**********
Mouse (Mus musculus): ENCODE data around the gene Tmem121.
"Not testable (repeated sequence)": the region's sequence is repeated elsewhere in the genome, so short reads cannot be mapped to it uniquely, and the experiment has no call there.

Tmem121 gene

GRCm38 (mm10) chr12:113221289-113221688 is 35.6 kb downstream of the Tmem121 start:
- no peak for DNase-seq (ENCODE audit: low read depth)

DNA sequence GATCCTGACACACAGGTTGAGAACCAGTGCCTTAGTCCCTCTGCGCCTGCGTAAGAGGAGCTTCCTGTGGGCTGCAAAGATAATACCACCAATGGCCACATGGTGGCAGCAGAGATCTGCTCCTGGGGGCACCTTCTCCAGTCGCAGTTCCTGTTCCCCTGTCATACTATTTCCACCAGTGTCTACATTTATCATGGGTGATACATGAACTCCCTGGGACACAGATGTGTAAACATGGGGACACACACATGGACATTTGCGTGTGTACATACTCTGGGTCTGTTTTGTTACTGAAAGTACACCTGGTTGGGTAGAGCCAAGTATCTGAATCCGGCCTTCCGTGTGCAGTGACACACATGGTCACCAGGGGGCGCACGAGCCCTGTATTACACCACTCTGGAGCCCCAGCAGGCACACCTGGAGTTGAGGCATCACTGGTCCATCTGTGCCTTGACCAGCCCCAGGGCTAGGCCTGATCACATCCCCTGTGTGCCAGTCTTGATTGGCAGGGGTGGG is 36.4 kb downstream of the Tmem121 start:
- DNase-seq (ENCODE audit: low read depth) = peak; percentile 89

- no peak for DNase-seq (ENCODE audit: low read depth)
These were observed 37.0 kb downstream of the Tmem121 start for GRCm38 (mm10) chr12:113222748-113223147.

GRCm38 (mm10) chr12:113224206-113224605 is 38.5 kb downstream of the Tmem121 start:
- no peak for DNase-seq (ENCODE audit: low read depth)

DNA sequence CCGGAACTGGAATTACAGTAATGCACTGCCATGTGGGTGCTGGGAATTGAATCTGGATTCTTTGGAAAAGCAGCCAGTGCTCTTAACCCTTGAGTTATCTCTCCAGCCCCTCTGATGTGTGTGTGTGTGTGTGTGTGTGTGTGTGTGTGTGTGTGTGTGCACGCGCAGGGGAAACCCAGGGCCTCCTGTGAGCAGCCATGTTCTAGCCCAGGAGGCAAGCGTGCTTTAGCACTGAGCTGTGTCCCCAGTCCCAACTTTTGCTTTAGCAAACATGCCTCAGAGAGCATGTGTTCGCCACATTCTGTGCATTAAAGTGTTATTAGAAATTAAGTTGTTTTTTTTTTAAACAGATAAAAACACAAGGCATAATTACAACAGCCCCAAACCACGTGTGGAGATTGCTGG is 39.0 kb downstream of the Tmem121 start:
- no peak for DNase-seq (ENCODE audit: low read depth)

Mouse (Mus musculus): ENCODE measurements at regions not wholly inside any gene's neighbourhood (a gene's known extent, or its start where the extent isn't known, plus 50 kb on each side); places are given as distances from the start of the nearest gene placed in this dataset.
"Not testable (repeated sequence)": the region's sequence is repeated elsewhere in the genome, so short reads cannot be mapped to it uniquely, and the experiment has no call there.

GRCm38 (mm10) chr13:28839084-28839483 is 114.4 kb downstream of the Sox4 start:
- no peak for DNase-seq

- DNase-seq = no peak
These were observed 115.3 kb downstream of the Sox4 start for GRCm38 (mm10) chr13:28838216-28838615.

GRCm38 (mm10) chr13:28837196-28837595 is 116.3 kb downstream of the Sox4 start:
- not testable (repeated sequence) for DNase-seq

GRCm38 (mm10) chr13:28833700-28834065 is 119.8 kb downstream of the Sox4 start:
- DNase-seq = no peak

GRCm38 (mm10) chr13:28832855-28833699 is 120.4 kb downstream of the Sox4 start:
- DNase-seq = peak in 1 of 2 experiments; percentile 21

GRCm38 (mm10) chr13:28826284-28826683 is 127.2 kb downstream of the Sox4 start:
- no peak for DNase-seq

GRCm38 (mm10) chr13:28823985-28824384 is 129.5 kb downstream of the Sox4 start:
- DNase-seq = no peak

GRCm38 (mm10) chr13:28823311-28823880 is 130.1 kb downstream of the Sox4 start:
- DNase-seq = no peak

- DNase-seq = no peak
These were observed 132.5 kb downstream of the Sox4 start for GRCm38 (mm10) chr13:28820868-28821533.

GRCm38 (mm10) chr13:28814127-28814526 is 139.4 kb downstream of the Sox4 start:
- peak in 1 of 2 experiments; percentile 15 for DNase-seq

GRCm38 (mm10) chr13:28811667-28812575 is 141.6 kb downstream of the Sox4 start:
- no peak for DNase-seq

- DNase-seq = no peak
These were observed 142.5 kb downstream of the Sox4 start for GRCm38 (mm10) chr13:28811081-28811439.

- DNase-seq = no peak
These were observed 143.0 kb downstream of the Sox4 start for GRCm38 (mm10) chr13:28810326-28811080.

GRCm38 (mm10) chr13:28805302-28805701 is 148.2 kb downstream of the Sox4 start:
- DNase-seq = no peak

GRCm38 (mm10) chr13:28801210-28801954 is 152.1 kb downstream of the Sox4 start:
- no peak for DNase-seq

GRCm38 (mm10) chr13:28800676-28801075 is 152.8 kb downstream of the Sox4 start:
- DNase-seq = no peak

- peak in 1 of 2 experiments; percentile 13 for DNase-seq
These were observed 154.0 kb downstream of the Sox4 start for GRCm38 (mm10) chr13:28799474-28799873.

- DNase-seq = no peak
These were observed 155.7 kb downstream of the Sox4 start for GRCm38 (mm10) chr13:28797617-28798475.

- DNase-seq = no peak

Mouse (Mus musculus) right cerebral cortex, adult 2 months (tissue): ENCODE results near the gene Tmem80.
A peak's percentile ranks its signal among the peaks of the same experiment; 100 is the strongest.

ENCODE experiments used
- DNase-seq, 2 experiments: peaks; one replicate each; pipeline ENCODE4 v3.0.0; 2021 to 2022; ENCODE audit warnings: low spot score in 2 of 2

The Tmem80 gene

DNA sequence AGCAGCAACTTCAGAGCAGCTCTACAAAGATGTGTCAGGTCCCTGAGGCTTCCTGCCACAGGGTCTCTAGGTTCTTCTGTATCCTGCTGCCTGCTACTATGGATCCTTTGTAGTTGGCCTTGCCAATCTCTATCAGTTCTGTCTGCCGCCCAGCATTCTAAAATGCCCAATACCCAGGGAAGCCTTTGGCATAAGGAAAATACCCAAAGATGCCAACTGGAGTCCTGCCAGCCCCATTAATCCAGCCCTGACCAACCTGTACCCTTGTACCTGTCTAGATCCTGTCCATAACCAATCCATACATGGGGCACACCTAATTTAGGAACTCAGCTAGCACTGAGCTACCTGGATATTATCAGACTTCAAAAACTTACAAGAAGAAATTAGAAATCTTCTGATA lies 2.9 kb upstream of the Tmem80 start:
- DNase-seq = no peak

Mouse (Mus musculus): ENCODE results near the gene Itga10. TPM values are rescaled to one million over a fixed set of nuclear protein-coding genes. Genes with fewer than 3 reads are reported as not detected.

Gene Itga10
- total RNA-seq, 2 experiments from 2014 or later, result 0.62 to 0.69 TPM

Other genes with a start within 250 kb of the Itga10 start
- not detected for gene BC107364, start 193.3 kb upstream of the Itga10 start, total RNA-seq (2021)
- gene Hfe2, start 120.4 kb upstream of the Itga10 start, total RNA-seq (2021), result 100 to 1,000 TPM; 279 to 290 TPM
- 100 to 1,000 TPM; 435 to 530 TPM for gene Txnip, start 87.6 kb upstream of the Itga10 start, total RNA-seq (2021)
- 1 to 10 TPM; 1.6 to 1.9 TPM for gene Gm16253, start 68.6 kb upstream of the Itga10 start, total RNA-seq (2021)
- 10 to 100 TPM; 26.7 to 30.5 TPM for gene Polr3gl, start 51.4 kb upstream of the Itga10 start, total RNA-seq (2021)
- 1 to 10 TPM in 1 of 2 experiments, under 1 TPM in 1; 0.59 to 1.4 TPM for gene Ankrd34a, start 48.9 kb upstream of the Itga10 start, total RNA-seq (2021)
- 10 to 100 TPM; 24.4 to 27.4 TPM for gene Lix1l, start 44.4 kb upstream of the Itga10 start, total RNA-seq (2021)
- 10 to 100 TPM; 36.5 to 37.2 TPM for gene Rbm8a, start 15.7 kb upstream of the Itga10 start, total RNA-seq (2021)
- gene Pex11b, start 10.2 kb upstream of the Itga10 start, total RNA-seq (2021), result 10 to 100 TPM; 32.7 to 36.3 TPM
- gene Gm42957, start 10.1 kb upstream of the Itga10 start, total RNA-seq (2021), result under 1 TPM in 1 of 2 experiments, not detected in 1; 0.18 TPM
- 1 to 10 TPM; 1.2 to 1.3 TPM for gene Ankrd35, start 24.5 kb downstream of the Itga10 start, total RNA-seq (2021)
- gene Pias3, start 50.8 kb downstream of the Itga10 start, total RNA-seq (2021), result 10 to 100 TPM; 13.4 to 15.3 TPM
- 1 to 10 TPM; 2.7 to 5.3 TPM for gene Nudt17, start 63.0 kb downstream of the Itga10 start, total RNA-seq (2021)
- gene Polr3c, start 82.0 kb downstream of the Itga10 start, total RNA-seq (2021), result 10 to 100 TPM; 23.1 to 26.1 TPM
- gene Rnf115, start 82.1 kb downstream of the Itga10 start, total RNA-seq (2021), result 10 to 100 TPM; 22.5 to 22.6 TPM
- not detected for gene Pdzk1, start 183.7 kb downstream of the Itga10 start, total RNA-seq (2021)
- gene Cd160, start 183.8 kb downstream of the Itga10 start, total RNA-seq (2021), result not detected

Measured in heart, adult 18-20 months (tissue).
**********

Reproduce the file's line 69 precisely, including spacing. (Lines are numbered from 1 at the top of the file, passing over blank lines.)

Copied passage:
- 1 to 10 TPM in 1 of 2 experiments, under 1 TPM in 1; 0.59 to 1.4 TPM for gene Ankrd34a, start 48.9 kb upstream of the Itga10 start, total RNA-seq (2021)